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Are ACOs and Home Services the Path…

Are ACOs and Home Services the Path…

One major challenge in the U.S. has been that healthcare funding and incentives have not included resources to address the social causes of health inequities. This has perpetuated the problem. Conversely, several European countries have combined funding for health and social services and created incentives for communities and organizations to address both areas collectively.

Over the past 10 years, accountable care organizations (ACOs) have focused on implementing value-based care and new value-based payment models. The impact of this effort is well documented. According to CMS, the ACO model has increased Medicare savings for seven straight years, culminating in a $4.1 billion in savings in 2020. A key question is a portion of these savings the result of the model itself, or the product of selective enrollment or exclusion of patient populations most challenging to manage? 

 

Prioritizing health equity

 

To combat the possibility of patient profiling in value-based care, CMS recently redesigned the ACO model to better reflect the agency’s vision of creating a health system that achieves equitable outcomes. The new model, known as the ACO Realizing Equity, Access, and Community Health (REACH) model, is a redesign of the Global and Professional Direct Contracting (GPDC) model and incorporates stakeholder feedback, participant experience, and Biden Administration priorities, including the commitment to advancing health equity in the ACO model.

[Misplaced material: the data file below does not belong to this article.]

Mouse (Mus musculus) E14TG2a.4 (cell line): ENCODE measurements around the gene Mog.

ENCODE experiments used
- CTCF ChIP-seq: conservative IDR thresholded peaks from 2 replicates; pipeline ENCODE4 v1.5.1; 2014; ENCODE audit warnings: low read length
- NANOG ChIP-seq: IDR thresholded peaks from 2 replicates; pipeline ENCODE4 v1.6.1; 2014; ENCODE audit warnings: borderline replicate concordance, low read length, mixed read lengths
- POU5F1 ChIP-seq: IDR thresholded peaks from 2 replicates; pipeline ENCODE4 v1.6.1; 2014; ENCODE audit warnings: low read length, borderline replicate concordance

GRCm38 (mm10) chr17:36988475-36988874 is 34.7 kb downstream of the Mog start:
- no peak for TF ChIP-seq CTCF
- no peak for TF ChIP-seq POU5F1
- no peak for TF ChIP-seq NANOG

Health equity, as defined by the Robert Wood Johnson Foundation, means that “everyone has a fair and just opportunity to be as healthy as possible.” Recently, the CDC National Center for Chronic Disease Prevention and Health Promotion (NCCDPHP) also stated that health equity is achieved when every person can “attain his or her full health potential” and no one is “disadvantaged from achieving this potential because of social position or other socially determined circumstance.” 

 

From a measurement perspective, health equity requires the reduction, and elimination of disparities in health and its determinants that adversely affect excluded or marginalized groups. This includes obstacles such as poverty, discrimination, and their consequences.

 

CMS has developed six equity priorities for reducing disparities in health in all programs. Two stand out for ACOs:  

1.      Evaluating disparities and integrating solutions across CMS programs

2.       Developing and disseminating promising approaches to reduce health disparities

 

Equity requires ACO changes, growth of home care 

 

A major challenge in the U.S. has been that healthcare funding and incentives have not included resources to address the social causes of health inequities. This has perpetuated the problem. Conversely, several European countries have combined funding for health and social services and created incentives for communities and organizations to address both areas collectively.